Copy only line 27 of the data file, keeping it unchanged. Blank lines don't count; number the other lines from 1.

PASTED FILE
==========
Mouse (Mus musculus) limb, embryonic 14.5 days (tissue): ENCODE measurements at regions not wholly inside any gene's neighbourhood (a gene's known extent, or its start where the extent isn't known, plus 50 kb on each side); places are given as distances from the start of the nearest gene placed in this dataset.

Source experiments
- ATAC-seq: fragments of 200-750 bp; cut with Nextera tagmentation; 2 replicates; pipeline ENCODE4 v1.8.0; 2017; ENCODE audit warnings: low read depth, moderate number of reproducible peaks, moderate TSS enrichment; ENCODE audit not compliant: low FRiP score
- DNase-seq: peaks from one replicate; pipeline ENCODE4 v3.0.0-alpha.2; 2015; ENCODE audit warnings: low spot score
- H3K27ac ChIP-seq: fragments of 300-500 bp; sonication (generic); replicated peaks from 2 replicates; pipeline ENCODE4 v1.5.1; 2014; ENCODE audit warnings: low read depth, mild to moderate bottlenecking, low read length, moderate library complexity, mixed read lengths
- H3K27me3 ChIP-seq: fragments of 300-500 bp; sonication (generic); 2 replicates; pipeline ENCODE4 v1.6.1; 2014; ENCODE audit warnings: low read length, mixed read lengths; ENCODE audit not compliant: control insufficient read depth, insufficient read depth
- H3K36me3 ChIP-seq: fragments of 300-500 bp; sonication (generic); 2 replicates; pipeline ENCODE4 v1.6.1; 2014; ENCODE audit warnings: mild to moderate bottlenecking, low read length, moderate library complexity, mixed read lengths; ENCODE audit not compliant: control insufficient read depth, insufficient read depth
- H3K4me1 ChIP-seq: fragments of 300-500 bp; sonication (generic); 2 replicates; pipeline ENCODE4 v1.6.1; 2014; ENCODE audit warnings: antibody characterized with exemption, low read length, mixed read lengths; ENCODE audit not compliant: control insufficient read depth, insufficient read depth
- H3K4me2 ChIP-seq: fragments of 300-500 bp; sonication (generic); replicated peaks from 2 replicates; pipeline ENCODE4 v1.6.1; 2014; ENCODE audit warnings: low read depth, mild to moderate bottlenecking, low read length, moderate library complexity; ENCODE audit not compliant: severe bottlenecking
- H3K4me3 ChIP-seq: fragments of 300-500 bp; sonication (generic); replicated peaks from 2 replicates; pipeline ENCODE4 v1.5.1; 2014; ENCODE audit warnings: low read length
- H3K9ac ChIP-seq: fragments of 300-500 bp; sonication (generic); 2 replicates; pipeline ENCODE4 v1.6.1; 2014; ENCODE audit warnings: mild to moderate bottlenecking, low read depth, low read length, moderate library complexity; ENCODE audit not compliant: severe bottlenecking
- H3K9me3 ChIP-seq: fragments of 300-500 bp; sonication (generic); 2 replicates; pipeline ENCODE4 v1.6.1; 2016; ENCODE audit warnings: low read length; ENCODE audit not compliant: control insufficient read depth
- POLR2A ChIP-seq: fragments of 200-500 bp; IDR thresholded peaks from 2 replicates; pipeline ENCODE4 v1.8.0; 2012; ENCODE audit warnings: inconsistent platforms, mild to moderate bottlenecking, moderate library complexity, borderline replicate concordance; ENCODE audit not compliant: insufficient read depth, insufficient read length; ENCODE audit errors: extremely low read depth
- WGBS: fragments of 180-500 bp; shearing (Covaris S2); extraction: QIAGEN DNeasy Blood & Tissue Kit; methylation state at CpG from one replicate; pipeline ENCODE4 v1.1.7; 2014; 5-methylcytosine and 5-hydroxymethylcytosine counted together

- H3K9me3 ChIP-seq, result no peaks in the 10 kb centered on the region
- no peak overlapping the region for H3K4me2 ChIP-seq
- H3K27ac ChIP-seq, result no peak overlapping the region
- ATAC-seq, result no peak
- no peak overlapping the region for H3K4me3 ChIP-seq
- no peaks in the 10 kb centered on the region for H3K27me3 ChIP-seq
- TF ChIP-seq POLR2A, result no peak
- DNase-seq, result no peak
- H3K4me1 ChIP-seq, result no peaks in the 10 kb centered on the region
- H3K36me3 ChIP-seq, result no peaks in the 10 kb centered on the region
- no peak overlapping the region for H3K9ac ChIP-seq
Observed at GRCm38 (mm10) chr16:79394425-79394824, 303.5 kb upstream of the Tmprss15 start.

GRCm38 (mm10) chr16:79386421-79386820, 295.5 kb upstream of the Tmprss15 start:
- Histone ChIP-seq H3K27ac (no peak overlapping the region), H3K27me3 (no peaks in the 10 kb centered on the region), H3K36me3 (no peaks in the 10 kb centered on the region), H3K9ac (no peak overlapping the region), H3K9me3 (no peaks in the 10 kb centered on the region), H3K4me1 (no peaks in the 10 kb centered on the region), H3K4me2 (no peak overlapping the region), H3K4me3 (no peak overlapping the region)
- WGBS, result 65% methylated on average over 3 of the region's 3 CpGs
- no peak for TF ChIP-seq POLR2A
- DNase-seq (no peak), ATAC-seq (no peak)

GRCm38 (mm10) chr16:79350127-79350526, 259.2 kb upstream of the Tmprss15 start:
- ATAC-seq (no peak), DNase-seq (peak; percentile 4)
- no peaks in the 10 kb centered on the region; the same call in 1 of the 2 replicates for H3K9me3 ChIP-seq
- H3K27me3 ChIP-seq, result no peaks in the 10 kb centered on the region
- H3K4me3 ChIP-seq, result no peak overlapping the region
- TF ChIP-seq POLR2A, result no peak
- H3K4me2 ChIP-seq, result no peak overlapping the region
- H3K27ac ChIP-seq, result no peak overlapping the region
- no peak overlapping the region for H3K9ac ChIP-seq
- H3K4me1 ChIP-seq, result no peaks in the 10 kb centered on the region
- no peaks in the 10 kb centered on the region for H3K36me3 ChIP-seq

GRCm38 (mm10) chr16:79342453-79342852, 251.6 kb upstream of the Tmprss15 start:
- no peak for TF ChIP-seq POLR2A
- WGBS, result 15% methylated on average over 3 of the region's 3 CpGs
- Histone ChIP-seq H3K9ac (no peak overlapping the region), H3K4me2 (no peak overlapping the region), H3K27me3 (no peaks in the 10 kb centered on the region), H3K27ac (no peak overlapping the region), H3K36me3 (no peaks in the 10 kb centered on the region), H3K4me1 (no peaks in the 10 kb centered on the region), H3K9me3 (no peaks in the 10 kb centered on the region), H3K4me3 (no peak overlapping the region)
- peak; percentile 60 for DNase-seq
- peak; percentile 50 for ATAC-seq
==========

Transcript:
GRCm38 (mm10) chr16:79386421-79386820, 295.5 kb upstream of the Tmprss15 start: